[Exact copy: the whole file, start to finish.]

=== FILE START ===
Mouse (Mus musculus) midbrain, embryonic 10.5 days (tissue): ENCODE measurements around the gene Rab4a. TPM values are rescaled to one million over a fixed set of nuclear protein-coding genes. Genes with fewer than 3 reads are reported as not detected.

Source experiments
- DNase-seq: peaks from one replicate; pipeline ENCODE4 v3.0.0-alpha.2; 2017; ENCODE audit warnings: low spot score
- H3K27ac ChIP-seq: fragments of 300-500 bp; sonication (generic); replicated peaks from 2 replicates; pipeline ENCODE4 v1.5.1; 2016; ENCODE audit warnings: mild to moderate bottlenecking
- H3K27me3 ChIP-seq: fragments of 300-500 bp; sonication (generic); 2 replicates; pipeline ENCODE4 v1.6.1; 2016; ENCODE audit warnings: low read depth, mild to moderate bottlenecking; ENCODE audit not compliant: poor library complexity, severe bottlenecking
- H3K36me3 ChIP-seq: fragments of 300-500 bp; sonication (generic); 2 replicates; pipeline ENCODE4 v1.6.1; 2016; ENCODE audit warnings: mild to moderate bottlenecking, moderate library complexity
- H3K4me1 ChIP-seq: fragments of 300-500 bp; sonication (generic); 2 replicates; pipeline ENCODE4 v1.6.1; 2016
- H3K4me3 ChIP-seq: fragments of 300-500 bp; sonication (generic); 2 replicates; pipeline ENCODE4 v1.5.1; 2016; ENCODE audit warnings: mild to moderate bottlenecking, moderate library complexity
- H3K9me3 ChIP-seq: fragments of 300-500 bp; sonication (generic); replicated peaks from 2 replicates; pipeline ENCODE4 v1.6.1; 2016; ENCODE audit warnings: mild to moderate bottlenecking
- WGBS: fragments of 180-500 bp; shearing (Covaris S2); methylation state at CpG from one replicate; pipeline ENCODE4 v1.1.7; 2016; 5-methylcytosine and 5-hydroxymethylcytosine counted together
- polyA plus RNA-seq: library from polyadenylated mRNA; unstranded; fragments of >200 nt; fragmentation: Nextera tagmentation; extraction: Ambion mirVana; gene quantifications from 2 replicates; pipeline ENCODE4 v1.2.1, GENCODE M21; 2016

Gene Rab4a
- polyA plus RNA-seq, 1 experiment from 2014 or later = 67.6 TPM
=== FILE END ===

Mouse (Mus musculus) midbrain, embryonic 10.5 days (tissue): ENCODE measurements around the gene Rab4a. TPM values are rescaled to one million over a fixed set of nuclear protein-coding genes. Genes with fewer than 3 reads are reported as not detected.

Source experiments
- DNase-seq: peaks from one replicate; pipeline ENCODE4 v3.0.0-alpha.2; 2017; ENCODE audit warnings: low spot score
- H3K27ac ChIP-seq: fragments of 300-500 bp; sonication (generic); replicated peaks from 2 replicates; pipeline ENCODE4 v1.5.1; 2016; ENCODE audit warnings: mild to moderate bottlenecking
- H3K27me3 ChIP-seq: fragments of 300-500 bp; sonication (generic); 2 replicates; pipeline ENCODE4 v1.6.1; 2016; ENCODE audit warnings: low read depth, mild to moderate bottlenecking; ENCODE audit not compliant: poor library complexity, severe bottlenecking
- H3K36me3 ChIP-seq: fragments of 300-500 bp; sonication (generic); 2 replicates; pipeline ENCODE4 v1.6.1; 2016; ENCODE audit warnings: mild to moderate bottlenecking, moderate library complexity
- H3K4me1 ChIP-seq: fragments of 300-500 bp; sonication (generic); 2 replicates; pipeline ENCODE4 v1.6.1; 2016
- H3K4me3 ChIP-seq: fragments of 300-500 bp; sonication (generic); 2 replicates; pipeline ENCODE4 v1.5.1; 2016; ENCODE audit warnings: mild to moderate bottlenecking, moderate library complexity
- H3K9me3 ChIP-seq: fragments of 300-500 bp; sonication (generic); replicated peaks from 2 replicates; pipeline ENCODE4 v1.6.1; 2016; ENCODE audit warnings: mild to moderate bottlenecking
- WGBS: fragments of 180-500 bp; shearing (Covaris S2); methylation state at CpG from one replicate; pipeline ENCODE4 v1.1.7; 2016; 5-methylcytosine and 5-hydroxymethylcytosine counted together
- polyA plus RNA-seq: library from polyadenylated mRNA; unstranded; fragments of >200 nt; fragmentation: Nextera tagmentation; extraction: Ambion mirVana; gene quantifications from 2 replicates; pipeline ENCODE4 v1.2.1, GENCODE M21; 2016

Gene Rab4a
- polyA plus RNA-seq, 1 experiment from 2014 or later = 67.6 TPM